These Final Hours [2013]


Directed by Zak Hilditch

The world is coming to an end; a meteoroid strike has caused a chain reaction that is gradually engulfing the entire planet. When we start, a radio announcer informs us of the situation in a grim tone, telling us nonchalantly that Europe no longer exists. The end of the world is 12 hours away, and the same radio announcer occasionally is heard in between scenes, informing us of the destruction of the rest of the planet. With this certainty approaching, the lead character James (Nathan Phillips) decides that he doesn’t want to feel it, and just wants to get ‘fucked up’ in true Australian style. So, despite some major emotional obstacles, James decides that he cannot miss this party to literally end all parties. But when he witnesses Rose (Angourie Rice) being abducted, he cannot bring himself to steal the abductor’s van for his own use as he hears her screams. Suddenly, this stereotypical alpha-male has to decide if he can really be a man and look after this young girl.

Both lead actors put in stellar performances, with only the script holding them back from being close to perfect; as on a few occasions the script sunk into sentimental soap opera territory. Thankfully these moments were few. Nathan Phillips did a solid job; the way his acting progressed alongside his character’s development as the film went on was great work. However, I was extremely, extremely impressed with the young Angourie Rice. She is plunged into a bleak and very messy world, but has the acting chops to pull off a variety of emotions that couldn’t have felt more natural, and put many experienced actors to shame. Moreover, the chemistry between the two leads was perfect, as both their characters, and their relationship, developed steadily and deeply as the film moved along. This is a brutal movie with many violent scenes; but it has a heart.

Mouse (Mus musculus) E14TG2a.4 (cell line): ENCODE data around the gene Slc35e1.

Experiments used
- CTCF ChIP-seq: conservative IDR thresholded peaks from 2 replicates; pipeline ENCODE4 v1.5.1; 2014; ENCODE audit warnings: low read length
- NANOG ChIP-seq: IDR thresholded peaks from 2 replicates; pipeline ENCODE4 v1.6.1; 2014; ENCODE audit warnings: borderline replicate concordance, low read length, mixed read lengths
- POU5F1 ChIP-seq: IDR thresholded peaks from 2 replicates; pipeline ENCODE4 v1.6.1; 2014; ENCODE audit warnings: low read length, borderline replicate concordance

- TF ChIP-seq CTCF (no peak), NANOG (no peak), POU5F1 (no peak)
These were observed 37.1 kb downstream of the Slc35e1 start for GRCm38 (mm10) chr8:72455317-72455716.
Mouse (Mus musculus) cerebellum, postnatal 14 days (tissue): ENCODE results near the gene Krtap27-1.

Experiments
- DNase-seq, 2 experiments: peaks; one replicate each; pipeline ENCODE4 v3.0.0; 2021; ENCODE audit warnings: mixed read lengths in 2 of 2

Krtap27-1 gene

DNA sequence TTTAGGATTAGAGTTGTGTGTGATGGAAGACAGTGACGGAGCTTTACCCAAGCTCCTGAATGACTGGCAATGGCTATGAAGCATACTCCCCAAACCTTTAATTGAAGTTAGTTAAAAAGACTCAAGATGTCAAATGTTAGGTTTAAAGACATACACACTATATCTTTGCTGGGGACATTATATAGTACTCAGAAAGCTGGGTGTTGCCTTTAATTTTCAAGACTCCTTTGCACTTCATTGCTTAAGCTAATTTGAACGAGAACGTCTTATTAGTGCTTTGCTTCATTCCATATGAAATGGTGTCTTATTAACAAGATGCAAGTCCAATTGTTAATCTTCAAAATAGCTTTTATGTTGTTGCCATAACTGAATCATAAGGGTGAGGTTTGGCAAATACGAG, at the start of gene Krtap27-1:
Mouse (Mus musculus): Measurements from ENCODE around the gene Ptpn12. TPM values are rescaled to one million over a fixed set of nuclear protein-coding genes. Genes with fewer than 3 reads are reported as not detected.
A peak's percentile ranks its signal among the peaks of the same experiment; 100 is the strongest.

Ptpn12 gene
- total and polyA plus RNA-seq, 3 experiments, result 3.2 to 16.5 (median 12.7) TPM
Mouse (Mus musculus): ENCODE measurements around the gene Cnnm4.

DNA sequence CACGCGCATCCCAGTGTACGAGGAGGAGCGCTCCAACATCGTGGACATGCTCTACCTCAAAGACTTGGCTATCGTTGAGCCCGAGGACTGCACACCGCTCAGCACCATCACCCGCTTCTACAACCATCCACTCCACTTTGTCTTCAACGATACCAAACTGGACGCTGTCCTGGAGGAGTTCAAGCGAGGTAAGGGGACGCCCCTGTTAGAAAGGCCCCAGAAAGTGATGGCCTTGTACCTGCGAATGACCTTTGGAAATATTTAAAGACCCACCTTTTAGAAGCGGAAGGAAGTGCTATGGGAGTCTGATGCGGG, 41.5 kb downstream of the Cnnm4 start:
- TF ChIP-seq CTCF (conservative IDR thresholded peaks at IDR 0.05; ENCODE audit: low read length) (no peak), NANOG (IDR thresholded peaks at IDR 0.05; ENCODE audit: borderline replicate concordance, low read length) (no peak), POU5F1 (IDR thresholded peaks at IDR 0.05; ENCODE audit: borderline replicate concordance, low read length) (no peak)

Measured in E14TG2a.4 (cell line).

It very much starts off with a bang, as the title of the movie is shown in a very abrasive fashion, and barely five minutes in there is tense conflict. It also has some great, albeit very dark, Australian humour that may or may not go down with viewers abroad. The narrative/plot is sparse, and rather than a story, the movie feels more like a series of events unfolding until the credits rolled, presenting a character study of this egotistical young man who has to really look within himself. Given the post-apocalyptic concept turned upside-down though – they know the end is coming – this skinny plot is more than enough. There is also more than enough action, and while this isn’t intensely violent, when it is, the blood really does spill.

Both the visuals and the sound of this movie are something to admire. For a first feature film, Zak Hilditch has created a very unique style for himself, with many interesting shots of the sun, the clouds; the nature that is ready to be burnt alive, not to mention the stunning, spine-chilling visual feast of the final scene. It will take your breath away. The sound was also extremely well executed; not only was the soundtrack appropriate for the movie, silence was used very effectively, and subtle effects like the sound of ears ringing, blocking out all other sound, were used purely to convey the intensity of the emotion on screen, and these two elements of the movie were perfect.

This isn’t your average movie. It is visceral and endlessly pessimistic, but at the same time is filled with emotion and hope. While the script does let the movie down at times, these times aren’t often. The movie is predominately populated by memorable, eccentric characters, many with heads full of eclectic drug-cocktails. The subject matter is heavy, but it is handled deftly and with a heart, culminating in a brilliant film, even more-so considering this is the first feature film for the Aussie director.